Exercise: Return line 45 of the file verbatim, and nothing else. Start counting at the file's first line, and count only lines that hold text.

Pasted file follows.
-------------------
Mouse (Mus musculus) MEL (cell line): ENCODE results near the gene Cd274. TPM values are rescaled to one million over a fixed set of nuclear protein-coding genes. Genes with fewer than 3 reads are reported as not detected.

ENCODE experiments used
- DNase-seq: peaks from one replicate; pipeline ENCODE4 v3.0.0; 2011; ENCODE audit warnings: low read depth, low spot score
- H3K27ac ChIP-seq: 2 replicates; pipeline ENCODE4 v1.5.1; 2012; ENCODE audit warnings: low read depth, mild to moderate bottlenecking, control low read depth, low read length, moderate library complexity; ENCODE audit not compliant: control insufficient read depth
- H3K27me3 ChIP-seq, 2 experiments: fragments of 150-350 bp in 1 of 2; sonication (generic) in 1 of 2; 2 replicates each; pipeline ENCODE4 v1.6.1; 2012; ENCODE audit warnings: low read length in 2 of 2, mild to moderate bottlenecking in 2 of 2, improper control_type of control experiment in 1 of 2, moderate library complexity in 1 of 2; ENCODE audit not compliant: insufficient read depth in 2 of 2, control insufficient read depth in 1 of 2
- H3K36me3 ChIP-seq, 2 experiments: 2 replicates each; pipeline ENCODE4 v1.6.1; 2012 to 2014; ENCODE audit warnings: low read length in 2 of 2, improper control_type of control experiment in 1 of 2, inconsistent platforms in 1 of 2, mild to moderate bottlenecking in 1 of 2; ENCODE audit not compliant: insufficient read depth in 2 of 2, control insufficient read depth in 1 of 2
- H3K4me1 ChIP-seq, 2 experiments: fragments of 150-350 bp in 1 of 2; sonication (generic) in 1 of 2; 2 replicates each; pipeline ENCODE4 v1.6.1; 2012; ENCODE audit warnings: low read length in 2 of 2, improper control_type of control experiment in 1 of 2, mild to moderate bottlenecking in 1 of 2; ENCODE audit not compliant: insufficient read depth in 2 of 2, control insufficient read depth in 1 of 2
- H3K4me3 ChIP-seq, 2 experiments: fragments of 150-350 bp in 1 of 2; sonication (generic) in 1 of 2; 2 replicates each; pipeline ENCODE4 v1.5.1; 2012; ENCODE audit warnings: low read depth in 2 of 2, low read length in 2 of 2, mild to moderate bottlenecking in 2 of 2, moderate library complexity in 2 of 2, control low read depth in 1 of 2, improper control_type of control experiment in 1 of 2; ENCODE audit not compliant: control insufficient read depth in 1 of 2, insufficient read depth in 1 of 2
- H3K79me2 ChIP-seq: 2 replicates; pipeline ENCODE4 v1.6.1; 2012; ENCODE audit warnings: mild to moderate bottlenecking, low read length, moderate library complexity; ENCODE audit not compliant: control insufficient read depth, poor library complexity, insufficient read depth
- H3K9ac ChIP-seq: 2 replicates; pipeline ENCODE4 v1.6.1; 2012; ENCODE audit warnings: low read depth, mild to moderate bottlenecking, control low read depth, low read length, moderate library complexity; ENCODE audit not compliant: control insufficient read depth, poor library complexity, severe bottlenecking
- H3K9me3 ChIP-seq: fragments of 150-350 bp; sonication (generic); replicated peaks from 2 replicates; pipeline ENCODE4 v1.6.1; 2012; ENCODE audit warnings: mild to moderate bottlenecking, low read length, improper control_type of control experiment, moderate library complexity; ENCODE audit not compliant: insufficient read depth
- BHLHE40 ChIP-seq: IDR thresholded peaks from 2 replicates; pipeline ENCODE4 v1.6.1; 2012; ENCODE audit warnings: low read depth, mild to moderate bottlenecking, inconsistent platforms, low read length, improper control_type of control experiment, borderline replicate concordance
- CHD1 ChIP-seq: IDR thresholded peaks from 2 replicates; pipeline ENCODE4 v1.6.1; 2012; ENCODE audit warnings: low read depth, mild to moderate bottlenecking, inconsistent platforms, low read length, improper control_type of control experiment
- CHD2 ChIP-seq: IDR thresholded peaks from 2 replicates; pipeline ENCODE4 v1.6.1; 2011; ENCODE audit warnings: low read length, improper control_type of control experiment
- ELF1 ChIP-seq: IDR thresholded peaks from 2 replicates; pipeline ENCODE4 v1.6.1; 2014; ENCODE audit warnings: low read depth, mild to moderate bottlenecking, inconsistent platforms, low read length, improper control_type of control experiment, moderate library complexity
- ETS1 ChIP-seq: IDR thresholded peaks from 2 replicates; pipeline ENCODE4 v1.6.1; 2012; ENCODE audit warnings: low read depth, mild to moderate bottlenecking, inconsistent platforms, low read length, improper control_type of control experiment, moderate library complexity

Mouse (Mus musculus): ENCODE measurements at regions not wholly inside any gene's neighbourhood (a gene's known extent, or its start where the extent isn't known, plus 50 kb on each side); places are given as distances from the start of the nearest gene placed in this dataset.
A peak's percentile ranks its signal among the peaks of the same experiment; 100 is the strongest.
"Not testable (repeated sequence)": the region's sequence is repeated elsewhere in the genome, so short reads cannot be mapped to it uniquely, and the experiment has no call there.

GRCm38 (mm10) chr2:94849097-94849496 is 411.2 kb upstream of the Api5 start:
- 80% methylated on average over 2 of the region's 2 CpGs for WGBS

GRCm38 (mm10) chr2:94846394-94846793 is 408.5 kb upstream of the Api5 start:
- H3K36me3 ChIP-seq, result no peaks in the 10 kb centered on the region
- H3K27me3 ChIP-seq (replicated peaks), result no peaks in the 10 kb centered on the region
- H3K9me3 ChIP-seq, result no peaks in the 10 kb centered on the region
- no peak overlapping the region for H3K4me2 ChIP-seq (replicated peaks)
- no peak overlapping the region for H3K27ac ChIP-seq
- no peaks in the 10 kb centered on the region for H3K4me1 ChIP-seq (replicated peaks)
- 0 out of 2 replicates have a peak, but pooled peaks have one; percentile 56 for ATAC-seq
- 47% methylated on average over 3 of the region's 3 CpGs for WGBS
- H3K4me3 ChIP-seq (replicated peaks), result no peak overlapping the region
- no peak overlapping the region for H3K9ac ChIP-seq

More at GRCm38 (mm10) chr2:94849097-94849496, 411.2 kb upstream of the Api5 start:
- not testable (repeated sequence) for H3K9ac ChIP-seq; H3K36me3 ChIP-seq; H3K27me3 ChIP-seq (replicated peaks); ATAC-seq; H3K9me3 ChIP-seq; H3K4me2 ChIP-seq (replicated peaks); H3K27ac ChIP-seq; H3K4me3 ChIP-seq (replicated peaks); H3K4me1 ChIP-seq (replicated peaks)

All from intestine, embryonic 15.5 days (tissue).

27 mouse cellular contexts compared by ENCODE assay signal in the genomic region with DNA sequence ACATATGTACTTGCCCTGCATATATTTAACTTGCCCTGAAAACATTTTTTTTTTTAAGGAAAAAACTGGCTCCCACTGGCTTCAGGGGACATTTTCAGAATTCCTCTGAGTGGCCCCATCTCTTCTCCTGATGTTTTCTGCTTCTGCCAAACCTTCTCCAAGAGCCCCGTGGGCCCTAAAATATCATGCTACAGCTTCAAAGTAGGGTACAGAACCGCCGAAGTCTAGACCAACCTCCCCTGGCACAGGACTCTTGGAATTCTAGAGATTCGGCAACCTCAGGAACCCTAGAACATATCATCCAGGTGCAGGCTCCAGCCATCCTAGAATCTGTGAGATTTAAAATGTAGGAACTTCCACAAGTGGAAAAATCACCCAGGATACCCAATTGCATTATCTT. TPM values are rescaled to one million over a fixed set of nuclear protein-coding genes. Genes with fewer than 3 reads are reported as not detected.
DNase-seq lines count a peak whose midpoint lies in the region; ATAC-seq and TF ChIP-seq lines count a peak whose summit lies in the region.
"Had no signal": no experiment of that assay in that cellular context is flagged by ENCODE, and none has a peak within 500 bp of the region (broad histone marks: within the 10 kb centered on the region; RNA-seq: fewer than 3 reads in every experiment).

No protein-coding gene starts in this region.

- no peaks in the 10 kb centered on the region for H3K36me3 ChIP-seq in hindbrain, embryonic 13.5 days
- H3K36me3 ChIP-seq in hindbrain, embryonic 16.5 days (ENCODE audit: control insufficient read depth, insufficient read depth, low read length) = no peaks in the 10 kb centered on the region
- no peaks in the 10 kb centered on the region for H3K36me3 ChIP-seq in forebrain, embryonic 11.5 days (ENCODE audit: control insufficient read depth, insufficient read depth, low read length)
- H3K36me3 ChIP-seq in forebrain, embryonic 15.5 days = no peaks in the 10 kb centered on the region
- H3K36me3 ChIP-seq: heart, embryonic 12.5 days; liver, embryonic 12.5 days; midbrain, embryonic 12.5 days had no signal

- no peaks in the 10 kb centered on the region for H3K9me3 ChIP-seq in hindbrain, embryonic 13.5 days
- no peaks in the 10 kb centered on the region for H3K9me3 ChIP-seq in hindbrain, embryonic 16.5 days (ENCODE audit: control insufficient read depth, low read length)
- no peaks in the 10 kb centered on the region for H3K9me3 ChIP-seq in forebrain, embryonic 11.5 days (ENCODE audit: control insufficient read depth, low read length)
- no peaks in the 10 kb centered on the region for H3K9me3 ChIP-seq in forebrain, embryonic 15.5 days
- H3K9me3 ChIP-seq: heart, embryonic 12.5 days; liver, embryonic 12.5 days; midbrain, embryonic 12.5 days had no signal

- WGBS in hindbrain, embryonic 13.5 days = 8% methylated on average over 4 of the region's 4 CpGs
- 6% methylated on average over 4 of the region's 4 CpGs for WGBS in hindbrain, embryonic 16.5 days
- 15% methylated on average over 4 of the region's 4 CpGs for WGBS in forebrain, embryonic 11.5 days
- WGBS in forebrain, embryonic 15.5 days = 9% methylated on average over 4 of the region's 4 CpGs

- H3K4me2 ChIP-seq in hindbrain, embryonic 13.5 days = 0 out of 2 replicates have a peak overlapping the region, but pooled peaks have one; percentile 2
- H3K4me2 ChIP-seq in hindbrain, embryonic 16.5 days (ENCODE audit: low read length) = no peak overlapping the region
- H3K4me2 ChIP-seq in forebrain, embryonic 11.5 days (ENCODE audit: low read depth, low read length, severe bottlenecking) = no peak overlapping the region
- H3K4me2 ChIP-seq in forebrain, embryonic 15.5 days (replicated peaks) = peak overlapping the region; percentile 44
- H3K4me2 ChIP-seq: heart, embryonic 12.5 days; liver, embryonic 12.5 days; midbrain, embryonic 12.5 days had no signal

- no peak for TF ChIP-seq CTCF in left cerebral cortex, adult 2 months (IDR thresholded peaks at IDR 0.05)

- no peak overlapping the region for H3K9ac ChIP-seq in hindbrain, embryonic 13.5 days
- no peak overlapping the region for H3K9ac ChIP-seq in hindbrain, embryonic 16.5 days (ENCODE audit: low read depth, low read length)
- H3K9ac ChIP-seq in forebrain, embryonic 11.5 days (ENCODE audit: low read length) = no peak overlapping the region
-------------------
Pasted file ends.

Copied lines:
- no peaks in the 10 kb centered on the region for H3K9me3 ChIP-seq in hindbrain, embryonic 13.5 days